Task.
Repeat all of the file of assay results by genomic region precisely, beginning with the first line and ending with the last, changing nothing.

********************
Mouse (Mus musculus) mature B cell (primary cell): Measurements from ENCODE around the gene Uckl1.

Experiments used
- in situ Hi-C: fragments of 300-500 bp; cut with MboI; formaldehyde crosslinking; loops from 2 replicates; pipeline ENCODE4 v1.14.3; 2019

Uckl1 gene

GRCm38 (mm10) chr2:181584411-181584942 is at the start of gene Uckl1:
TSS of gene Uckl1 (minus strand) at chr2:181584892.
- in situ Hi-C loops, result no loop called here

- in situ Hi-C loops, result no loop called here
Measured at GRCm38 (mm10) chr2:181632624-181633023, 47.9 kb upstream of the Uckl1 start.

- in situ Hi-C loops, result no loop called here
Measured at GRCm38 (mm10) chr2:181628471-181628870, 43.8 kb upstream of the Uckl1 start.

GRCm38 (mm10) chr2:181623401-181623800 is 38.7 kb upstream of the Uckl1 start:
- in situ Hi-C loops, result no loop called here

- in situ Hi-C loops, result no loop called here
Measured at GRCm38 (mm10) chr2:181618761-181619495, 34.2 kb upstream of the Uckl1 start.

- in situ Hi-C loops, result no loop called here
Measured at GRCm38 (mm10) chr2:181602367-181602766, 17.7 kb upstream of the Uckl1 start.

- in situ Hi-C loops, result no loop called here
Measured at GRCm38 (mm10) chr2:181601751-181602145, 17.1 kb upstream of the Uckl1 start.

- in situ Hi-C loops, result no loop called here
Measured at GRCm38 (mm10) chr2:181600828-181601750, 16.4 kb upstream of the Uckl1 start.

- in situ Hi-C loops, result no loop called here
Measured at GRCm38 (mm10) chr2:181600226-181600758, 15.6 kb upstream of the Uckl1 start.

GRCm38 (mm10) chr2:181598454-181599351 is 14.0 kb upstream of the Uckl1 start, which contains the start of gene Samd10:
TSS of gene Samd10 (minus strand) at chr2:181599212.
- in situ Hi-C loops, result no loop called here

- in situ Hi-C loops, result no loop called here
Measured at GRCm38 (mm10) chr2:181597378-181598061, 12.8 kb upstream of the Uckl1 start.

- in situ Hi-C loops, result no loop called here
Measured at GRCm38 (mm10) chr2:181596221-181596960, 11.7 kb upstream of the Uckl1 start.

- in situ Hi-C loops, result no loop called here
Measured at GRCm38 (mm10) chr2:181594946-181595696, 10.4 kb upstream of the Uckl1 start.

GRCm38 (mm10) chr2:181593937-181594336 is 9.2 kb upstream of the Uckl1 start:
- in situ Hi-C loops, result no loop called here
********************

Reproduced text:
Mouse (Mus musculus) mature B cell (primary cell): Measurements from ENCODE around the gene Uckl1.

Experiments used
- in situ Hi-C: fragments of 300-500 bp; cut with MboI; formaldehyde crosslinking; loops from 2 replicates; pipeline ENCODE4 v1.14.3; 2019

Uckl1 gene

GRCm38 (mm10) chr2:181584411-181584942 is at the start of gene Uckl1:
TSS of gene Uckl1 (minus strand) at chr2:181584892.
- in situ Hi-C loops, result no loop called here

- in situ Hi-C loops, result no loop called here
Measured at GRCm38 (mm10) chr2:181632624-181633023, 47.9 kb upstream of the Uckl1 start.

- in situ Hi-C loops, result no loop called here
Measured at GRCm38 (mm10) chr2:181628471-181628870, 43.8 kb upstream of the Uckl1 start.

GRCm38 (mm10) chr2:181623401-181623800 is 38.7 kb upstream of the Uckl1 start:
- in situ Hi-C loops, result no loop called here

- in situ Hi-C loops, result no loop called here
Measured at GRCm38 (mm10) chr2:181618761-181619495, 34.2 kb upstream of the Uckl1 start.

- in situ Hi-C loops, result no loop called here
Measured at GRCm38 (mm10) chr2:181602367-181602766, 17.7 kb upstream of the Uckl1 start.

- in situ Hi-C loops, result no loop called here
Measured at GRCm38 (mm10) chr2:181601751-181602145, 17.1 kb upstream of the Uckl1 start.

- in situ Hi-C loops, result no loop called here
Measured at GRCm38 (mm10) chr2:181600828-181601750, 16.4 kb upstream of the Uckl1 start.

- in situ Hi-C loops, result no loop called here
Measured at GRCm38 (mm10) chr2:181600226-181600758, 15.6 kb upstream of the Uckl1 start.

GRCm38 (mm10) chr2:181598454-181599351 is 14.0 kb upstream of the Uckl1 start, which contains the start of gene Samd10:
TSS of gene Samd10 (minus strand) at chr2:181599212.
- in situ Hi-C loops, result no loop called here

- in situ Hi-C loops, result no loop called here
Measured at GRCm38 (mm10) chr2:181597378-181598061, 12.8 kb upstream of the Uckl1 start.

- in situ Hi-C loops, result no loop called here
Measured at GRCm38 (mm10) chr2:181596221-181596960, 11.7 kb upstream of the Uckl1 start.

- in situ Hi-C loops, result no loop called here
Measured at GRCm38 (mm10) chr2:181594946-181595696, 10.4 kb upstream of the Uckl1 start.

GRCm38 (mm10) chr2:181593937-181594336 is 9.2 kb upstream of the Uckl1 start:
- in situ Hi-C loops, result no loop called here